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Historic Battle

[whitespace] David Crosson
Christopher Gardner

Hysterical Preservation: New historical museum director David Crosson is under fire for seeking to change the focus and locations of the museum, making the Kelley Park site the ancillary outdoor venue and putting the main exhibits in a new facility downtown.

New SJ museum director raises the ire of valley history buffs who think he's trying to engineer the past to fit the politically correct messages of the day

By Michael Learmonth

IN THE CALIFORNIA ROOM on the top floor of the Martin Luther King Library, April Halberstadt and Charlene Duvall sit across from one another and look deep into San Jose's past. Between them are turn-of-the-century maps and sketches of the city grid on blank sheets of paper. They're plotting the course of the planned Vasona Light Rail Line from downtown San Jose to Campbell against every bit of history that lies in its path. Halberstadt explains the importance of unearthing as much history as possible before the digging begins.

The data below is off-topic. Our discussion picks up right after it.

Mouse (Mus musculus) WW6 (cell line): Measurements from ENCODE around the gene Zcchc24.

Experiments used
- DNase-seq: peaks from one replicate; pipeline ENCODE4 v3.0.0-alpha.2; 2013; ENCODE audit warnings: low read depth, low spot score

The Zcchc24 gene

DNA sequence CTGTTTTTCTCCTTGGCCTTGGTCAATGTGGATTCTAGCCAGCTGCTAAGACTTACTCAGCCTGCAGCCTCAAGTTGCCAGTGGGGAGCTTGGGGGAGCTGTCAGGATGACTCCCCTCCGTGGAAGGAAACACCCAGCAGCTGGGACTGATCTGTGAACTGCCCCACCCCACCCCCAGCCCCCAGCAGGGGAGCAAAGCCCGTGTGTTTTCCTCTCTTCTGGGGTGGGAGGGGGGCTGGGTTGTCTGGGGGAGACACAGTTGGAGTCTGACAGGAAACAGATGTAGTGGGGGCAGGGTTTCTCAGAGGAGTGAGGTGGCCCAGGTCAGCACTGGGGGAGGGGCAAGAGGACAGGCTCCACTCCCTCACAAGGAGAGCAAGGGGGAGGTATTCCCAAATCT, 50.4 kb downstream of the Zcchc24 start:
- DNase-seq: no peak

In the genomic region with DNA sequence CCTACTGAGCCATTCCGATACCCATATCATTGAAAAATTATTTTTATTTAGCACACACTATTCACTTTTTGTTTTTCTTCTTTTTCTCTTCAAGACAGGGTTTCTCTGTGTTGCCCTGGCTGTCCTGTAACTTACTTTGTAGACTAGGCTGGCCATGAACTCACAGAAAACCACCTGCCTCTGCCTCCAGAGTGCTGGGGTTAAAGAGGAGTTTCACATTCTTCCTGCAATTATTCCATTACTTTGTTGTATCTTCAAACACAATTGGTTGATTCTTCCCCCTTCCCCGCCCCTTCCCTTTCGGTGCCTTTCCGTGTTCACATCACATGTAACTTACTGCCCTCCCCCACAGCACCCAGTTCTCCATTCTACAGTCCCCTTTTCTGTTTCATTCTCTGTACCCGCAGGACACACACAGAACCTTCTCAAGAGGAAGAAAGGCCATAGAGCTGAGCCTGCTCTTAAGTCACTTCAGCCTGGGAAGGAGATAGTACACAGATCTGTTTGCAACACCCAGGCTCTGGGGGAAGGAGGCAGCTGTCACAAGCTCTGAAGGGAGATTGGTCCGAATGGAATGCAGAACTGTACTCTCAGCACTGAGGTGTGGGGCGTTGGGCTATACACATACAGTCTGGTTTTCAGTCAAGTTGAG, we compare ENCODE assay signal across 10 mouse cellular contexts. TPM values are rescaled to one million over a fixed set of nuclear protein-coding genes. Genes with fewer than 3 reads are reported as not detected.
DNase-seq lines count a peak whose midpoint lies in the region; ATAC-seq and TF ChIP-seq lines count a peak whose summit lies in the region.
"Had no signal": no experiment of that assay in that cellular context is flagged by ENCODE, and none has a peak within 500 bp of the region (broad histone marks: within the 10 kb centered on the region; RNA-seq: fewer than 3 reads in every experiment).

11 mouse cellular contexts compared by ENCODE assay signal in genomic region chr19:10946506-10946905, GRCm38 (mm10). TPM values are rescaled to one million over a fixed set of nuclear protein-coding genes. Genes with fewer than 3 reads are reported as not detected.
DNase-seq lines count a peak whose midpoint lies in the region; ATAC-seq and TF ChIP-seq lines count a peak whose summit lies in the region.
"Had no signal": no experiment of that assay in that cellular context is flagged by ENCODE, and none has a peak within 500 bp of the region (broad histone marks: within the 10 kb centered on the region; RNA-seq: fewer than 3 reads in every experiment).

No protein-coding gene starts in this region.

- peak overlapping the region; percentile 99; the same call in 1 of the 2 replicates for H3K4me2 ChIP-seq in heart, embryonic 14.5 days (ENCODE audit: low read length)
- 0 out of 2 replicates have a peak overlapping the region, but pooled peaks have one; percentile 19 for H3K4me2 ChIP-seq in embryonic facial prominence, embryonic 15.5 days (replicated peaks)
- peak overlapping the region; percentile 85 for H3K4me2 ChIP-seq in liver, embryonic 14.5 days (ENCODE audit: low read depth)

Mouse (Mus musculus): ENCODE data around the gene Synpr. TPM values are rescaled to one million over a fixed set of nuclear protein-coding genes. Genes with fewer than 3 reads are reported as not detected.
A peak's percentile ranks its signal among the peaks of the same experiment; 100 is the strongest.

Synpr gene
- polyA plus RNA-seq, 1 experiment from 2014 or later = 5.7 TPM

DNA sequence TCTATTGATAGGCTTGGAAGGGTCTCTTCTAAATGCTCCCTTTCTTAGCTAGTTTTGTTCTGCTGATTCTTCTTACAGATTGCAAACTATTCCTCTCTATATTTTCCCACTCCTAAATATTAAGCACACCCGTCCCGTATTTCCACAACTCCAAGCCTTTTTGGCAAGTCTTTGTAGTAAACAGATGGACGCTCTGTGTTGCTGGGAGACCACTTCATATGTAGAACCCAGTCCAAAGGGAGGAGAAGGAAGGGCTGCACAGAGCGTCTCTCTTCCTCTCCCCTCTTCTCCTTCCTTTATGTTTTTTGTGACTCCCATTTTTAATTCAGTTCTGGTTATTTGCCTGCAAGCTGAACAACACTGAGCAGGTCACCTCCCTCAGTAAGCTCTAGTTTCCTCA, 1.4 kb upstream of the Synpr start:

"When the bulldozers come and dig things up, they're alerted to the presence of Indian bones, an adobe, plumbing from a farmhouse, or a cultural structure," she explains. In their research, Duvall and Halberstadt have found that Los Gatos Creek took a very different path at the turn of the century, after a landowner dug a trench at the back of his property and made Dry Creek Road as dry as it is today.